It seems like a win-win scenario for homeowners looking for a change. Put the house up on the market, take the profits and use it for as a deposit on a new home, a month-long getaway or for their child’s college savings.
Then the forgotten fees hit: the commission for the realtor, the buyer’s realtor’s commission, the costs for the attorneys’ closing the sale, the fees for the photographer who shot the photos for the listing, and any costs from repairs.
That’s where D.C. startup homezen hopes to come in.
Founded at the tail-end of 2016, homezen just weathered its first busy market, with plenty of people hitting the real estate market in the spring or summer.
Homezen creates a dashboard for sellers where they can set up a photographer to come out and take photos of their place, assess different legal documents related to their home, list their properties on multiple sites like Zillow or Redfin, help with listing valuations and warranties, and more. Along the way, homezen offers their own expertise to help homeowners with questions about the process and handles all of the legal documents for the user. Their services are either $499 or $699 total, depending on the services needed.
Co-founder and CEO Kevin Bennett said at first, the company was expecting to see more condo listings than anything else. Instead, they saw a grab bag of different real estate listings, from condos to town homes to single-family homes. Currently, homezen is only available to sellers in D.C., Virginia and Maryland.
“Wherever you are in that spectrum in home value, it just ends up being a lot of money,” Bennett said.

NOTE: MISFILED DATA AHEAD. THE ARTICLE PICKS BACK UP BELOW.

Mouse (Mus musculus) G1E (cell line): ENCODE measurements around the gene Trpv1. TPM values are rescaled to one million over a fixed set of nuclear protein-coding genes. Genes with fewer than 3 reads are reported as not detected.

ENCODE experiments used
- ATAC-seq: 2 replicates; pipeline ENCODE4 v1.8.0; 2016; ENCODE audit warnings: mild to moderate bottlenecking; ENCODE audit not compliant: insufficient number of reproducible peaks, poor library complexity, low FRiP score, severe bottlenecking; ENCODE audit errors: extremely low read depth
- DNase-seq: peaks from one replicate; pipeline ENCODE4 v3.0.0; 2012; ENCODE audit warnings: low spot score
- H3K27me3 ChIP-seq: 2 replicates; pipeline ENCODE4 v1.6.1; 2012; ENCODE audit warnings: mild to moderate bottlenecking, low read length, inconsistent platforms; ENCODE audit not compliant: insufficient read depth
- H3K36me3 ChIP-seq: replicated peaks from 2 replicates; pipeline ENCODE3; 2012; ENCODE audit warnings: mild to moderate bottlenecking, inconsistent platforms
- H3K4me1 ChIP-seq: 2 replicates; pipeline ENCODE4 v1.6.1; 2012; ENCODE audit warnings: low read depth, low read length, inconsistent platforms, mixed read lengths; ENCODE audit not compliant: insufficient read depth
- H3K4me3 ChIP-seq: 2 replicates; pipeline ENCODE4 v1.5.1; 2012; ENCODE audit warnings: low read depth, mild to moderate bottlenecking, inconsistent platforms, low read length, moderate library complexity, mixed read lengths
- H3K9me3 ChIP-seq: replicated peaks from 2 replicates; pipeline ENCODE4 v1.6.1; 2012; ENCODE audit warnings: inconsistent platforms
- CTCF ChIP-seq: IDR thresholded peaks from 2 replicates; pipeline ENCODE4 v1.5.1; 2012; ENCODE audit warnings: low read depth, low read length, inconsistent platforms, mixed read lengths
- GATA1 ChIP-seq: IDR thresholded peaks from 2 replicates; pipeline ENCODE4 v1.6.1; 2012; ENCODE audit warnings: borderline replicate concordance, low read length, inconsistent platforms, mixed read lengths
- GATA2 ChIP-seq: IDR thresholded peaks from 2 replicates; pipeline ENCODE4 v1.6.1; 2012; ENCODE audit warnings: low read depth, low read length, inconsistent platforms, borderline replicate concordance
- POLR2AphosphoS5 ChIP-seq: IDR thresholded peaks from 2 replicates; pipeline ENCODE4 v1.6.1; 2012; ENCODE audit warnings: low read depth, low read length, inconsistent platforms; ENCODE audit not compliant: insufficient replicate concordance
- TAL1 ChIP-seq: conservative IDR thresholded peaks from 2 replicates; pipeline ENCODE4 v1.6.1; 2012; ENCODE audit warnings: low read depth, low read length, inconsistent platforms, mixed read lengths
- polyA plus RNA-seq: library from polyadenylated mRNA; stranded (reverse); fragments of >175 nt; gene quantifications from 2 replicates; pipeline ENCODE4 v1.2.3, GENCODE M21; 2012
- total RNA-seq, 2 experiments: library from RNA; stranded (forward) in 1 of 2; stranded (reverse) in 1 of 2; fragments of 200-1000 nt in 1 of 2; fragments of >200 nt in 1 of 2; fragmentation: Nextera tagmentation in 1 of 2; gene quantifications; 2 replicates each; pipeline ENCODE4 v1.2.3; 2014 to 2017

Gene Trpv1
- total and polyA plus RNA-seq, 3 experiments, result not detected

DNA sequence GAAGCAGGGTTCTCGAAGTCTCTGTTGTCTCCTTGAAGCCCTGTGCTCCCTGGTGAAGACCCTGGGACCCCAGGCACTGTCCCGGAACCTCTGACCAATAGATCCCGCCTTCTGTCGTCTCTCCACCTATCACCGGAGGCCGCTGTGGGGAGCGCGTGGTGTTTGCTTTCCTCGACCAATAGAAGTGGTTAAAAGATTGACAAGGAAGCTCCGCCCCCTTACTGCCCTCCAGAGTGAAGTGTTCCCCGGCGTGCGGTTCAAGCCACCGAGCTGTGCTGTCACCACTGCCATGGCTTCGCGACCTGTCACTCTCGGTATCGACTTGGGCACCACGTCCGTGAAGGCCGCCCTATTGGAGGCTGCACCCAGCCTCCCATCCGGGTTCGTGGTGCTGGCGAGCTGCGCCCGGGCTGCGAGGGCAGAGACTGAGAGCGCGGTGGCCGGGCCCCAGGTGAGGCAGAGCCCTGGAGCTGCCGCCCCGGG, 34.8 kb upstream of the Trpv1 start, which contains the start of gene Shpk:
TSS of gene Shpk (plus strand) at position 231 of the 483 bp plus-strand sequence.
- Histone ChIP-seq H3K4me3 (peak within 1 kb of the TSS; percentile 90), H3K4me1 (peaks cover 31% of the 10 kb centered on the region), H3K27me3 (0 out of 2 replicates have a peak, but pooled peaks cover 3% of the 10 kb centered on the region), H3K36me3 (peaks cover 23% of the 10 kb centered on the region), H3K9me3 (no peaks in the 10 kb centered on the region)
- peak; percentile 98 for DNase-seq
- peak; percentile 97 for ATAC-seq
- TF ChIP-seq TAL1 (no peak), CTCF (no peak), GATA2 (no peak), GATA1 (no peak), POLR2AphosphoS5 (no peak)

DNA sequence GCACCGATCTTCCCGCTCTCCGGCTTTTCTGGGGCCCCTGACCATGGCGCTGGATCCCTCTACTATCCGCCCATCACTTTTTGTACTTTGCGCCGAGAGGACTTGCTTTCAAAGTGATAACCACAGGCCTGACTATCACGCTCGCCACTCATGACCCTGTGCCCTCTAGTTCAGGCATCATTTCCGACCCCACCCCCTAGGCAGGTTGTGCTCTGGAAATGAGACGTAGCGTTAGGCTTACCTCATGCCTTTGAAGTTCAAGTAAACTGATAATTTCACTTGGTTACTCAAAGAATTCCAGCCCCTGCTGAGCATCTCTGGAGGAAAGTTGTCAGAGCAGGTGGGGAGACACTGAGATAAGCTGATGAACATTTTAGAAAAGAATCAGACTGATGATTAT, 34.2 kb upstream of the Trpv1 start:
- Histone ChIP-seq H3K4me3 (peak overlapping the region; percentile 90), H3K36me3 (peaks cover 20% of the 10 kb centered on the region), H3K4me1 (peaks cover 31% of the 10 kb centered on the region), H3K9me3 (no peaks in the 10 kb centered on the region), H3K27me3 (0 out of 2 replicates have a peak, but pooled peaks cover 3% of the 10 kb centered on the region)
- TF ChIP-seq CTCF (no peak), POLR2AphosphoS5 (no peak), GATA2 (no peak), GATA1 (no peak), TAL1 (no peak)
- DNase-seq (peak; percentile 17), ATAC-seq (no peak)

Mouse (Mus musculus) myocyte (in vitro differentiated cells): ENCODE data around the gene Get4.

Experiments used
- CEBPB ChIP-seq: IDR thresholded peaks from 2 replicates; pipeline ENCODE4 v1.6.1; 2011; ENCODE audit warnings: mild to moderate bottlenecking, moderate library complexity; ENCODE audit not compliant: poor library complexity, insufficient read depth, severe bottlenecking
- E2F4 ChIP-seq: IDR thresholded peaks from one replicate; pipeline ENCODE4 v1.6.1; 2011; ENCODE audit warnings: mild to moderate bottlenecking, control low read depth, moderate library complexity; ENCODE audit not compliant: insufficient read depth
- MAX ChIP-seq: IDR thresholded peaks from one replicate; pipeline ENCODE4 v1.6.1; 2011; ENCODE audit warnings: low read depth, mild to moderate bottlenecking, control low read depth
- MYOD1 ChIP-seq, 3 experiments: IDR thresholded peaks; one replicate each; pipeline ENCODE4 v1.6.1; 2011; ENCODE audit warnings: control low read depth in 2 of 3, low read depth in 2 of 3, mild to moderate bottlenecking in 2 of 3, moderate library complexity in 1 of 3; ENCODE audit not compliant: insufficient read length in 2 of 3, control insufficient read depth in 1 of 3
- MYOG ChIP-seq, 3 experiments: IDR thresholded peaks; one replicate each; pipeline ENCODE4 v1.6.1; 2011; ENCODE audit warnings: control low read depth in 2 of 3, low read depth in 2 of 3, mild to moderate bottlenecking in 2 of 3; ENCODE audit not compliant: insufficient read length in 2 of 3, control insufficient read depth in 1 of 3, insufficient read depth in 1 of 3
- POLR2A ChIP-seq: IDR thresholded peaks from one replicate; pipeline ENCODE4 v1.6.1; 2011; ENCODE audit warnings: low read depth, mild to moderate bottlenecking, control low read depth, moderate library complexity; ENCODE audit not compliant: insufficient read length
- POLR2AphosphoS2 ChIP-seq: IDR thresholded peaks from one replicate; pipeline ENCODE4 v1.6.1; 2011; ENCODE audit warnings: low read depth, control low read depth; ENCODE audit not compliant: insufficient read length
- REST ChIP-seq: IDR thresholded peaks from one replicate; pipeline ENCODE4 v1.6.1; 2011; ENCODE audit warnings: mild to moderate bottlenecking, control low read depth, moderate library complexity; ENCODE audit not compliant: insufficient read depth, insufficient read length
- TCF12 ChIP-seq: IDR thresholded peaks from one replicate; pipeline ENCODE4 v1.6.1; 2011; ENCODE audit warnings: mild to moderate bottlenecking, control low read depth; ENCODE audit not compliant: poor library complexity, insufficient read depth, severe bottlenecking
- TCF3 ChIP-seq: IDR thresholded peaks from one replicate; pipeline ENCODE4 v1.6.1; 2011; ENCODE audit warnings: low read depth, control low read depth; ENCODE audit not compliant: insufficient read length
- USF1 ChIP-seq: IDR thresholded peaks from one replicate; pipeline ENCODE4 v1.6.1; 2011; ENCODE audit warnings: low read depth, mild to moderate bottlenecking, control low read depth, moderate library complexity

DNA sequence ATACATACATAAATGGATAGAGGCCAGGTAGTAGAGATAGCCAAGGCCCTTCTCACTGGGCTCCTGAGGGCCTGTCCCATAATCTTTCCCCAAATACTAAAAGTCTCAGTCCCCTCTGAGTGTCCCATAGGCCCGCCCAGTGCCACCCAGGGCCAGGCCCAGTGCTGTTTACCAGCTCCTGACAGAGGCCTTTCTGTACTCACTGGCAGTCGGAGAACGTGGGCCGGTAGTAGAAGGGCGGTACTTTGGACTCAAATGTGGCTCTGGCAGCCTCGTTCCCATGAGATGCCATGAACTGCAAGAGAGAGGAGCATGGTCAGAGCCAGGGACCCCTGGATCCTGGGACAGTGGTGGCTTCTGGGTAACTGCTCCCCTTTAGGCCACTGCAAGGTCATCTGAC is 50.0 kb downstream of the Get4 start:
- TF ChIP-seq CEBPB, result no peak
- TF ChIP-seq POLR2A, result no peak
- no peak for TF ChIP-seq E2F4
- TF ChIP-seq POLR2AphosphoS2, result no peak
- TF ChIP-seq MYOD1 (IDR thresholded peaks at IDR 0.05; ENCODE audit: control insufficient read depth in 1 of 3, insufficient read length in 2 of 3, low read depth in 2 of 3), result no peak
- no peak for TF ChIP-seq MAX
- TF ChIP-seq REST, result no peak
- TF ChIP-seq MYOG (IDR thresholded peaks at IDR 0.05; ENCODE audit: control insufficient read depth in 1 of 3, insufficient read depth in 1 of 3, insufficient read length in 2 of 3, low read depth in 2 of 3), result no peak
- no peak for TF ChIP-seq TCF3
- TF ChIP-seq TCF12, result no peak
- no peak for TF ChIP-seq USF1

Bennett came up with the idea after he sold his first home and walked away from the deal losing $30,000. He had sold the house for the same price that he bought it for, and after realtor commissioners and other fees, he walked away from the investment losing a good sum of money.
So, the second time around, he knew he wanted to ensure that he wouldn’t lose as much. He felt comfortable with the process, but Bennett felt like he just needed a small amount of help. That’s the market homezen targets now.
“It turns out, unsurprisingly, there are a lot of people out there who want to save the money. Most people would love to save $10,000 and up,” Bennett said. “There are very few opportunities in life, actually, where you can add that amount of money to your family’s budget. Most people can put that to work in productive ways.”
On average, Bennett said homezen has helped homeowners save $26,000 per sale, according to a recent study they conducted of their business. For example, one couple in Georgetown sold their townhouse in less than a week and saved $60,000.
Homezen has raised a small amount of capital, mostly from angel investors like Charlottesville Angel Network and friends and family so far. Bennett and his co-founder are Opower alums who worked with the company through its IPO in 2014. Mentors from Opower and other D.C. area companies have been instrumental in helping Bennett and his team grow the company.
Moving forward, the startup has its eyes set on new features, like a calculator to help assess how much sellers will walk away with.
“We worked in startups in different industries and you learn something in each industry,” Bennett said. “One of the lessons we’ve learned is that you can never be too close to your customer. You can never know too much about what makes them nervous or what motivates them.”